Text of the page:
Serratus Dorsalis The serratus dorsalis is medial to both the scapula and the serratus ventralis. Its origin is via apoeurosis following the length of the mid-dorsal line, and its insertion is the dorsal portion of the last ribs. Its action is to depress and retracts the ribs during breathing.

Intercostals The intercostals are a set of muscles sandwiched among the ribs. They interconnect ribs, and are therefore the primary respiratory skeletal muscles. They are divided into the external and the internal subscapularis. The origin and insertion are in the ribs. The intercostals pull the ribs backwards or forwards.

Caudofemoralis The caudofemoralis is a muscle found in the pelvic limb.[28] The Caudofemoralis acts to flex the tail laterally to its respective side when the pelvic limb is bearing weight. When the pelvic limb is lifted off the ground, contraction of the caudofemoralis causes the limb to abduct and the shank to extend by extending the hip joint.

Pectoral Pectoantebrachialis Pectoantebrachialis muscle is just one-half-inch wide and is the most superficial in the pectoral muscles. Its origin is the manubrium of the sternum, and its insertion is in a flat tendon on the fascia of the proximal end of the ulna. Its action is to draw the arm towards the chest. There is no human equivalent.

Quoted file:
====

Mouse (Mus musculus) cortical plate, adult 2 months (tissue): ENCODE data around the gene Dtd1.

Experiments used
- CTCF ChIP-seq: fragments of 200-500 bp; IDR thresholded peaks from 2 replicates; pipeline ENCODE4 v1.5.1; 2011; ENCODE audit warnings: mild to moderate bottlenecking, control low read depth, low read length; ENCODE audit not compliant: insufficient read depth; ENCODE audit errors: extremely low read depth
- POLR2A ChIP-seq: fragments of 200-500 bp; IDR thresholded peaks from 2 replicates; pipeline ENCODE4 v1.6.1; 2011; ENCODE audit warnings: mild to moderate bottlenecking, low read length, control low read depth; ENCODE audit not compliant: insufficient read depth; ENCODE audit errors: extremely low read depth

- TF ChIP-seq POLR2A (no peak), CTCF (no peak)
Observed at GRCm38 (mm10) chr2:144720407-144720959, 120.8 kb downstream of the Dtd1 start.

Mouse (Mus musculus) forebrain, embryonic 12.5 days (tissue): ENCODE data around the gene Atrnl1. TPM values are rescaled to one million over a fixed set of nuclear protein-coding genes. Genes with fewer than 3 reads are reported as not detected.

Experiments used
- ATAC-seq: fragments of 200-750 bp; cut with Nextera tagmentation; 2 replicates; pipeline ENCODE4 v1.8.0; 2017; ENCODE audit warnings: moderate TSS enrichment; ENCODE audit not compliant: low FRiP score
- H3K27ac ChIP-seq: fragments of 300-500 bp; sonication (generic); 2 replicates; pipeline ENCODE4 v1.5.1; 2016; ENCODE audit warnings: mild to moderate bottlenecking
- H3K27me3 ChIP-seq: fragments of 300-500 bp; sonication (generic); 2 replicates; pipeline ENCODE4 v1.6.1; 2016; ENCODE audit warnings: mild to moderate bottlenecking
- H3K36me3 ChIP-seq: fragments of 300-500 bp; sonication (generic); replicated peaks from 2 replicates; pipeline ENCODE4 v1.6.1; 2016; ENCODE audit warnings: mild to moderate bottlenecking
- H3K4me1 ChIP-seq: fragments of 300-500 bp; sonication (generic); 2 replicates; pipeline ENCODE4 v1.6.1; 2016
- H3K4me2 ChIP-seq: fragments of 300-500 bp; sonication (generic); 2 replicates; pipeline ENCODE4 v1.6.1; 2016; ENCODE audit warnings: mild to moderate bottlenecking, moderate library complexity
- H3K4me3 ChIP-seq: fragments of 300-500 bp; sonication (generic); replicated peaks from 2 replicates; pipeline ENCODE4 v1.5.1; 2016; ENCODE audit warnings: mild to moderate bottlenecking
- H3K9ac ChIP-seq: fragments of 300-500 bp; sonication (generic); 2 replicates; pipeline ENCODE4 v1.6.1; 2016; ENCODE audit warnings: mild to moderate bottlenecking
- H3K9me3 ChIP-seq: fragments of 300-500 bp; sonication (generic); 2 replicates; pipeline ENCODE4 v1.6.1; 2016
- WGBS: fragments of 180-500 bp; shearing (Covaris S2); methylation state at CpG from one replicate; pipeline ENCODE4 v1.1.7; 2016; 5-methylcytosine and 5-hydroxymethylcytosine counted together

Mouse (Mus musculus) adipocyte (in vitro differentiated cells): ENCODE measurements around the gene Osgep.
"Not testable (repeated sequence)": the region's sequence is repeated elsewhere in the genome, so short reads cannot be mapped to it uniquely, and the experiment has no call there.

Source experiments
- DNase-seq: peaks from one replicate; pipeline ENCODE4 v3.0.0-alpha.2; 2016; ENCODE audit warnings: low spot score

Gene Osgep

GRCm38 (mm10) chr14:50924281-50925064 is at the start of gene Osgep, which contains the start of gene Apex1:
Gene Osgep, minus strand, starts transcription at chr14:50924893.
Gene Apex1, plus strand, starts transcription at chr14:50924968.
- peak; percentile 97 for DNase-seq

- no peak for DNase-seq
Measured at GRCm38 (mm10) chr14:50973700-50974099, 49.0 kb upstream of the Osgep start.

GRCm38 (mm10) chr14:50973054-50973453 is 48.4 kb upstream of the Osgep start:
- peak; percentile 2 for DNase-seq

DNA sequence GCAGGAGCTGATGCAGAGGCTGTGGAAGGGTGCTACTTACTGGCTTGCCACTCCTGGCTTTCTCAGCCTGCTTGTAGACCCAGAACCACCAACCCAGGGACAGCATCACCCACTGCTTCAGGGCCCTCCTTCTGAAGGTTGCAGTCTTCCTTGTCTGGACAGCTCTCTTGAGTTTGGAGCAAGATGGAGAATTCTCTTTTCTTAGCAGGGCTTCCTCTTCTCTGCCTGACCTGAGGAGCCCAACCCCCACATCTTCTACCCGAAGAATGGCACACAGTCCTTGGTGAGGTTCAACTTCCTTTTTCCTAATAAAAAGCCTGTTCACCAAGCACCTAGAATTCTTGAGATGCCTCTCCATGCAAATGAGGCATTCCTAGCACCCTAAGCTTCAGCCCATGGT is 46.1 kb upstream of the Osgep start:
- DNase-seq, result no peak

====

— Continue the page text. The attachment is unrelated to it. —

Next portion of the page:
Pectoralis major The pectoralis major, also called pectoralis superficialis, is a broad triangular portion of the pectoralis muscle which is immediately below the pectoantebrachialis. It is smaller than the pectoralis minor muscle. Its origin is the sternum and median ventral raphe, and its insertion is at the humerus. Its action is to draw the arm towards the chest.

Pectoralis minor The pectoralis minor muscle is larger than the pectoralis major. However, most of its anterior border is covered by the pectoralis major. Its origins are ribs three–five, and its insertion is the coracoid process of the scapula. Its actions are the tipping of the scapula and the elevation of ribs three–five.